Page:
Gov. Jared Polis said Friday that Colorado will move into its next phase of coronavirus vaccine distribution on March 19 — two days ahead of schedule — and that he expects the general public will have access to inoculations by mid-April.
The next phase, Phase 1b.4, includes anyone 50 and older, restaurant workers and many essential workers, like student-facing higher education employees, front-line journalists and manufacturing workers. There are an estimated 2.5 million people in the group.
Polis made the announcement at a news conference at the governor’s mansion in downtown Denver.
The news comes a day after President Joe Biden said Thursday night that all Americans will have access to a coronavirus vaccine by May 1. Polis said he believes the state will be able to beat that goal.
“We expect to have a firmer date in the next week or two,” the governor said of the exact date in April when the general public will have access to the vaccine.
More than 1 million people in Colorado have already received at least a first dose of coronavirus vaccine. The state is currently focusing on vaccinating people age 60 and older, those with two or more high-risk conditions, and agricultural and grocery store workers.
“We are really making great progress,” said Scott Bookman, the state’s incident commander.
Bookman said vaccine providers will have discretion to prioritize more vulnerable people to get inoculated once distribution is opened up to the general public.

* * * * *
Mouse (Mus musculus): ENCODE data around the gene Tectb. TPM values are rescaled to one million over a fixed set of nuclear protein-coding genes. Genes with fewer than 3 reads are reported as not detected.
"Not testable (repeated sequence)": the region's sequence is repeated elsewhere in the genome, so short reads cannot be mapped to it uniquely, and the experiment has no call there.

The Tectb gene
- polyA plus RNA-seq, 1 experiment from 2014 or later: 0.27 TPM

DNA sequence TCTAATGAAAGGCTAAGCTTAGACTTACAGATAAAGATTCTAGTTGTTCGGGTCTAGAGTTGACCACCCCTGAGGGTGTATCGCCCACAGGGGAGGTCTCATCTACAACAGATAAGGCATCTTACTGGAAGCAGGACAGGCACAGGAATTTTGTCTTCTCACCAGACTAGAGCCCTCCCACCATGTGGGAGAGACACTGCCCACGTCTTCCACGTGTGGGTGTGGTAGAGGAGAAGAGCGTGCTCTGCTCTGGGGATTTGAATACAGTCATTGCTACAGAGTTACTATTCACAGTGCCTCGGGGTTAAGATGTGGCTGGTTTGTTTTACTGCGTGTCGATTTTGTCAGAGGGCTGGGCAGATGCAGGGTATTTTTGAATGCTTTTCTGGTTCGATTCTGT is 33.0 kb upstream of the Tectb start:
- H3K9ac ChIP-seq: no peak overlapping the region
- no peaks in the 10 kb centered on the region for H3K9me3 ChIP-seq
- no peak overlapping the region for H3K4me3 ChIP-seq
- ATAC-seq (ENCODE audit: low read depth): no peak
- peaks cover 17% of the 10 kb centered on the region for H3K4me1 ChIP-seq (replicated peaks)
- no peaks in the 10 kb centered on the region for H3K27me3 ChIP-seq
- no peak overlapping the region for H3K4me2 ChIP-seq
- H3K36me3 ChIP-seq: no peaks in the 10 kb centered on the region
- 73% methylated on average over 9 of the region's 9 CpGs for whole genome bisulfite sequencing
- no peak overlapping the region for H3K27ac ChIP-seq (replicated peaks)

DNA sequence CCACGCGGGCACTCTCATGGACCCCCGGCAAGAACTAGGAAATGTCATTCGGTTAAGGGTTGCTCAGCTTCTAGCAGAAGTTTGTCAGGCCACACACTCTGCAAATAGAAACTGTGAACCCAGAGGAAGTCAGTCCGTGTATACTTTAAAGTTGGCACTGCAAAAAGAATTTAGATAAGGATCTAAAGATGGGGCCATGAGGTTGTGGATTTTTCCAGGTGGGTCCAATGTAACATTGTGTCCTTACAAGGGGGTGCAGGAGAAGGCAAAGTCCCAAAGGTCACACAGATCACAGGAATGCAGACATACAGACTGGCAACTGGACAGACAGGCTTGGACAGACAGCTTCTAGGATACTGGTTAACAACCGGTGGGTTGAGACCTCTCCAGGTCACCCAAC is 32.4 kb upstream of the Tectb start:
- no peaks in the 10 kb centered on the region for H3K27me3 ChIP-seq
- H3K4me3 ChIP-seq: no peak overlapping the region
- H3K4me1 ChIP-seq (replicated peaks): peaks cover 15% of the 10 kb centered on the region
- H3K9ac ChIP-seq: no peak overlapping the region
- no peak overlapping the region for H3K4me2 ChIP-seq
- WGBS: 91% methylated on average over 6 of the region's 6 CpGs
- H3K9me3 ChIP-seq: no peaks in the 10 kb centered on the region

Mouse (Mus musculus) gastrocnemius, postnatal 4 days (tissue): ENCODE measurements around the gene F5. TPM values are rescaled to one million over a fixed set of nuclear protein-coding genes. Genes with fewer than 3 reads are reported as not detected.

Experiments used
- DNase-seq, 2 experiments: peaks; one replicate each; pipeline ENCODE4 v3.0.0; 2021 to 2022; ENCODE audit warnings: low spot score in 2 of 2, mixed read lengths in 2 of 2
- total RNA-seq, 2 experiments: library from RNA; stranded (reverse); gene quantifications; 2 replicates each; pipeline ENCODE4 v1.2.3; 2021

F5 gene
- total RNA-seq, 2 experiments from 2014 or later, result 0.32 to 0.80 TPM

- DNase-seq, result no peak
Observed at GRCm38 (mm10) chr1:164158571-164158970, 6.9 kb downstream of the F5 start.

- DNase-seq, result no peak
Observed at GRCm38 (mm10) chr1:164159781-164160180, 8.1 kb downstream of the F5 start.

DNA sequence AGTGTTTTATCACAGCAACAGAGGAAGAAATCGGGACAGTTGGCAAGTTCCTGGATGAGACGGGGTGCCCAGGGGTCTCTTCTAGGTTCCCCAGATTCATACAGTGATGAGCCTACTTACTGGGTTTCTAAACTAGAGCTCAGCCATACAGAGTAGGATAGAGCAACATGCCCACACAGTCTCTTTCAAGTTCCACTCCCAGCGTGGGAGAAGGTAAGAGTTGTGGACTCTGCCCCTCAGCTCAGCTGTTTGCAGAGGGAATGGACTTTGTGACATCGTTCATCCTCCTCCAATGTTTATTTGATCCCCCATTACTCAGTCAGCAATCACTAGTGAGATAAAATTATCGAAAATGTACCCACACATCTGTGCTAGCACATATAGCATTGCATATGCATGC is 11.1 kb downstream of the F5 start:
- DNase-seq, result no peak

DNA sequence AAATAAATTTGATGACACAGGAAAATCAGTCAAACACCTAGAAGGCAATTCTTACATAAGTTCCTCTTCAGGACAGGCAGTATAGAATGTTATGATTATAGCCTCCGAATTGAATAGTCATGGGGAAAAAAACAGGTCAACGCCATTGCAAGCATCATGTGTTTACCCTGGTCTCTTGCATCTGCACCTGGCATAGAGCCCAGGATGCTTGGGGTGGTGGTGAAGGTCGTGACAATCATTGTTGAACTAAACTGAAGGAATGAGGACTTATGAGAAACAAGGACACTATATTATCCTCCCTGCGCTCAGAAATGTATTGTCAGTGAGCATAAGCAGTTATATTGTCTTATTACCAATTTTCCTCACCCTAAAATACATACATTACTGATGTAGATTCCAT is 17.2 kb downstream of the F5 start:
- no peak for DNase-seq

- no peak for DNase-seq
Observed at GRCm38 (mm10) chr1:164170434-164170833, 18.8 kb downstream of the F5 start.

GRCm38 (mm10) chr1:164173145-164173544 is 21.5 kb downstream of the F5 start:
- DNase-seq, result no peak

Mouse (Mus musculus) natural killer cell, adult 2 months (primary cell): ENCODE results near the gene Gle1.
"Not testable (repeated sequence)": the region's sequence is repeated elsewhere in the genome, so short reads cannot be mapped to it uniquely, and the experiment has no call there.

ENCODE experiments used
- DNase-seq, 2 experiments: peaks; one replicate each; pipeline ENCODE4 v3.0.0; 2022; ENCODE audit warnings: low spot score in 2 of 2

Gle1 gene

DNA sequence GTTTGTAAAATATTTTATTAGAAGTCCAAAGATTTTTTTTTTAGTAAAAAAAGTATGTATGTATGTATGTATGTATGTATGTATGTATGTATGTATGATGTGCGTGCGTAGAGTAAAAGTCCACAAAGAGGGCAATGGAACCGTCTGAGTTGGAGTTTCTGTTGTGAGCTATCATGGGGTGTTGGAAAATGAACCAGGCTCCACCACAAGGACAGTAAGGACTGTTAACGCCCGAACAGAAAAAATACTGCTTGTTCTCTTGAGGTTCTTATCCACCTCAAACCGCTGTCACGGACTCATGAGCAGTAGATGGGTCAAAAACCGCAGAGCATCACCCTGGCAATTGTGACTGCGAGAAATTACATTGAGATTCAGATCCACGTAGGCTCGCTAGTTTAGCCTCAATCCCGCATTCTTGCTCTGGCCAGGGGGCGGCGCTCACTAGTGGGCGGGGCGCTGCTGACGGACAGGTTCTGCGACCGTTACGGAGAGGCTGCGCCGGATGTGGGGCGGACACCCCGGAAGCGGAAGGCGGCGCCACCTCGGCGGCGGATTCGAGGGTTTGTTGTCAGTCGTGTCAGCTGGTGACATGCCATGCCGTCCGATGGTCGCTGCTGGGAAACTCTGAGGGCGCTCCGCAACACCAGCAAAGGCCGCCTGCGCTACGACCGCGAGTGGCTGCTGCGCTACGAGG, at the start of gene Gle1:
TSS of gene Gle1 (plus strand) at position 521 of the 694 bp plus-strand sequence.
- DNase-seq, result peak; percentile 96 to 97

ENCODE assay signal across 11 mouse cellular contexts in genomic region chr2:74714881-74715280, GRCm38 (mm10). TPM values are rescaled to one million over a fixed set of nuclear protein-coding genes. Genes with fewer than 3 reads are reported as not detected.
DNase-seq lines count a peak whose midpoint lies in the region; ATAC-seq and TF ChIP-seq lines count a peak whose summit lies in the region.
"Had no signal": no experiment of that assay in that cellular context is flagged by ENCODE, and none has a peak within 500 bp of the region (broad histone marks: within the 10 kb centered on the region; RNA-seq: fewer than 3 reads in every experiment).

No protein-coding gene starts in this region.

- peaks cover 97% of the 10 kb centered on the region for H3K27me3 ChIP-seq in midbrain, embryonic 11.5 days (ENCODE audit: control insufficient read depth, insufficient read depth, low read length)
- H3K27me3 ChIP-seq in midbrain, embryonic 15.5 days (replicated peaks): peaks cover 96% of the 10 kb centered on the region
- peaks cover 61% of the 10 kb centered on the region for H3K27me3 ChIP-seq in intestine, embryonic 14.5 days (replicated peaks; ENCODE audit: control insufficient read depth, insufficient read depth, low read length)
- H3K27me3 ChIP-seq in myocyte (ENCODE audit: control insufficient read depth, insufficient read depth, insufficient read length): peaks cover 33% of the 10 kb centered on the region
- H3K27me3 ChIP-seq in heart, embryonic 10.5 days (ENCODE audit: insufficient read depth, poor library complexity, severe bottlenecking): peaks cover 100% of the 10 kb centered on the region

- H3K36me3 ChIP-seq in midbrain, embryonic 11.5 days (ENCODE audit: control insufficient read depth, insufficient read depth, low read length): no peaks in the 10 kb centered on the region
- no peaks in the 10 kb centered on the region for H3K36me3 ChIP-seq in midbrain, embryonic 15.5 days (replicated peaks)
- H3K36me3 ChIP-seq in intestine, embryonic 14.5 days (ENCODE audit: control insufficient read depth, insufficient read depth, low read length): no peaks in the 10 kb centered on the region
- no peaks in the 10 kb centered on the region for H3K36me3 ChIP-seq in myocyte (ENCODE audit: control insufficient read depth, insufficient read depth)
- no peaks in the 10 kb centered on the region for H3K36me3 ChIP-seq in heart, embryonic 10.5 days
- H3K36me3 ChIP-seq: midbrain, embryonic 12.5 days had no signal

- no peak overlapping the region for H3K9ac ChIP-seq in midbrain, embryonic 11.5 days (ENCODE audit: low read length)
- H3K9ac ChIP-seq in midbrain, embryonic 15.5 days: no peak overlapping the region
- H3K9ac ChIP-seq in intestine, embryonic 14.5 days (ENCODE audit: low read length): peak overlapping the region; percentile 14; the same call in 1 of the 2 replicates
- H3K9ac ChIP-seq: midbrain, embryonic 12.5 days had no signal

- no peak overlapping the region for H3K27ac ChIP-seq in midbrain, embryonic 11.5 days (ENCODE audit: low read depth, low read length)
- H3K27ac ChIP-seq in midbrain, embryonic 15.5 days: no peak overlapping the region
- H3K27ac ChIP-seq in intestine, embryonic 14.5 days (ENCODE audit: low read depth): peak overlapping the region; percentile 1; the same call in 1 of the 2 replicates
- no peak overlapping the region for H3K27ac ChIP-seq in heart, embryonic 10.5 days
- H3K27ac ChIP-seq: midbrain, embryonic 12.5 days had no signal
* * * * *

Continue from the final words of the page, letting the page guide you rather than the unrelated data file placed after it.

Colorado will not have finished vaccinating people in Phase 1b.4 before it starts inoculating members of the general public. People in the phase, however, will be prioritized ahead of others.
The governor said by having phases overlap the state can ensure there is enough demand for the supply.
The state is opening mass-vaccination sites across the state to handle the surge in inoculations that is expected in the coming weeks.
“We expect that Coloradans who want it will be able to get it by the end of May,” he said of first doses of coronavirus vaccine.
The next big challenge for Colorado health officials will be convincing enough people that the vaccine is safe. A recent Magellan Strategies poll found that only 55% percent of registered voters in Colorado who haven’t been inoculated want to receive a vaccine once it becomes available to them, including only 29% of Republicans
Vaccines work by helping to train the immune system to better fight back against the coronavirus. Contrary to misinformation circulated on social media, none of the vaccines that have already been approved or that are in the pipeline alter people’s DNA.
And, while survivability is generally high among younger people who fall ill with COVID-19, the disease can also cause long-term organ and neurological damage, costly hospital stays and sometimes even permanent disability.
“Right now we have the problem of demand exceeding supply,” Polis said. “That will change soon.”
The governor said the state is working to make it convenient for people to get vaccinated, which he said will alleviate problems with hesitation. A massive public relations campaign is also in the works.
Polis said summer 2021 “will be a lot more normal than last summer.” He forecast a “very strong tourism season, as well.”